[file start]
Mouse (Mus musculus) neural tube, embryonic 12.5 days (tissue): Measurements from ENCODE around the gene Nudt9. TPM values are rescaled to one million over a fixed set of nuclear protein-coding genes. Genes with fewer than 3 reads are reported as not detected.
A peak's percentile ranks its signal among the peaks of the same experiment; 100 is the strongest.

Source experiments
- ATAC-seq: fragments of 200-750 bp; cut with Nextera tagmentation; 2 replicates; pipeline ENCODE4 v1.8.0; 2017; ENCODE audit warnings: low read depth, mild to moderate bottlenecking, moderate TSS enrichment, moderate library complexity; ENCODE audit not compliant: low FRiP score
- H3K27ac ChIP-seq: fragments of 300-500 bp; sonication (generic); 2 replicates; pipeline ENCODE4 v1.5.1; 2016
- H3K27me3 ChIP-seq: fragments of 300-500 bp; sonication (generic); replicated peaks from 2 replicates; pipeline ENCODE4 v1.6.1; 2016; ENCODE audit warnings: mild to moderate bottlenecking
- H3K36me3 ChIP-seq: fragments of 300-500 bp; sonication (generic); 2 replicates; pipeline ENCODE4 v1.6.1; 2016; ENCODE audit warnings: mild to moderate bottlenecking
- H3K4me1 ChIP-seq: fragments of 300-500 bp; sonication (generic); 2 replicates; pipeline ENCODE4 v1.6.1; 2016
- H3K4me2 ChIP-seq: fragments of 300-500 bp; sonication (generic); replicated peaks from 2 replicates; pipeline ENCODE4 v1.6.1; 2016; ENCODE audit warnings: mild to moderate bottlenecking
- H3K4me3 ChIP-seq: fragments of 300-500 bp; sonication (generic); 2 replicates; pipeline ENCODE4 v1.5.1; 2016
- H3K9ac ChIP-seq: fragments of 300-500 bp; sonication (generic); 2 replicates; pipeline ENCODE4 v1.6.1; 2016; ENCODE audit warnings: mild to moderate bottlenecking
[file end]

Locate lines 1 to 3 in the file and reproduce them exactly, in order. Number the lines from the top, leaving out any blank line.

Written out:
Mouse (Mus musculus) neural tube, embryonic 12.5 days (tissue): Measurements from ENCODE around the gene Nudt9. TPM values are rescaled to one million over a fixed set of nuclear protein-coding genes. Genes with fewer than 3 reads are reported as not detected.
A peak's percentile ranks its signal among the peaks of the same experiment; 100 is the strongest.

Source experiments